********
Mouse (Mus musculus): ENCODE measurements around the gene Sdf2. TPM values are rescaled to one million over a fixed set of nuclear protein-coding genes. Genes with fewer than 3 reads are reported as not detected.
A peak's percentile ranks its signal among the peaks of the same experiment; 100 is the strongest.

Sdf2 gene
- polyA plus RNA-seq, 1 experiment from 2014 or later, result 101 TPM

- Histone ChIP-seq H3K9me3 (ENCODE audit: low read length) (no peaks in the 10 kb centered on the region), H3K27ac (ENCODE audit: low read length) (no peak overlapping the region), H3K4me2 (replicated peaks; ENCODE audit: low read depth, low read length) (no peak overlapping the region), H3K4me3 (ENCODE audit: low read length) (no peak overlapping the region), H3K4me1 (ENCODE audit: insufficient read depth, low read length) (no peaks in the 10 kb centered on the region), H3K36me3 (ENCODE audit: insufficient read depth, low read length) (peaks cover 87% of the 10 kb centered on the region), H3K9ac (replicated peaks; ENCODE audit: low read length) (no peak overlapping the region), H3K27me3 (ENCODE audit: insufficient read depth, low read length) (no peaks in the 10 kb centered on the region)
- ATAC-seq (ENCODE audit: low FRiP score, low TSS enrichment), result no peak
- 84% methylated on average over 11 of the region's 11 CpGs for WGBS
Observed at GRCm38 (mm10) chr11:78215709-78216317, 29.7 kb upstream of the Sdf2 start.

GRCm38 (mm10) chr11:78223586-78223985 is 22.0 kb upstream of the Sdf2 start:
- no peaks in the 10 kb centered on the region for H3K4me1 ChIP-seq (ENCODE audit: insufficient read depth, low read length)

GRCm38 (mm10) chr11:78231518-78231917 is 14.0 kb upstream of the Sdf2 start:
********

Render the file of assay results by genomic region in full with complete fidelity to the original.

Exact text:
Mouse (Mus musculus): ENCODE measurements around the gene Sdf2. TPM values are rescaled to one million over a fixed set of nuclear protein-coding genes. Genes with fewer than 3 reads are reported as not detected.
A peak's percentile ranks its signal among the peaks of the same experiment; 100 is the strongest.

Sdf2 gene
- polyA plus RNA-seq, 1 experiment from 2014 or later, result 101 TPM

- Histone ChIP-seq H3K9me3 (ENCODE audit: low read length) (no peaks in the 10 kb centered on the region), H3K27ac (ENCODE audit: low read length) (no peak overlapping the region), H3K4me2 (replicated peaks; ENCODE audit: low read depth, low read length) (no peak overlapping the region), H3K4me3 (ENCODE audit: low read length) (no peak overlapping the region), H3K4me1 (ENCODE audit: insufficient read depth, low read length) (no peaks in the 10 kb centered on the region), H3K36me3 (ENCODE audit: insufficient read depth, low read length) (peaks cover 87% of the 10 kb centered on the region), H3K9ac (replicated peaks; ENCODE audit: low read length) (no peak overlapping the region), H3K27me3 (ENCODE audit: insufficient read depth, low read length) (no peaks in the 10 kb centered on the region)
- ATAC-seq (ENCODE audit: low FRiP score, low TSS enrichment), result no peak
- 84% methylated on average over 11 of the region's 11 CpGs for WGBS
Observed at GRCm38 (mm10) chr11:78215709-78216317, 29.7 kb upstream of the Sdf2 start.

GRCm38 (mm10) chr11:78223586-78223985 is 22.0 kb upstream of the Sdf2 start:
- no peaks in the 10 kb centered on the region for H3K4me1 ChIP-seq (ENCODE audit: insufficient read depth, low read length)

GRCm38 (mm10) chr11:78231518-78231917 is 14.0 kb upstream of the Sdf2 start: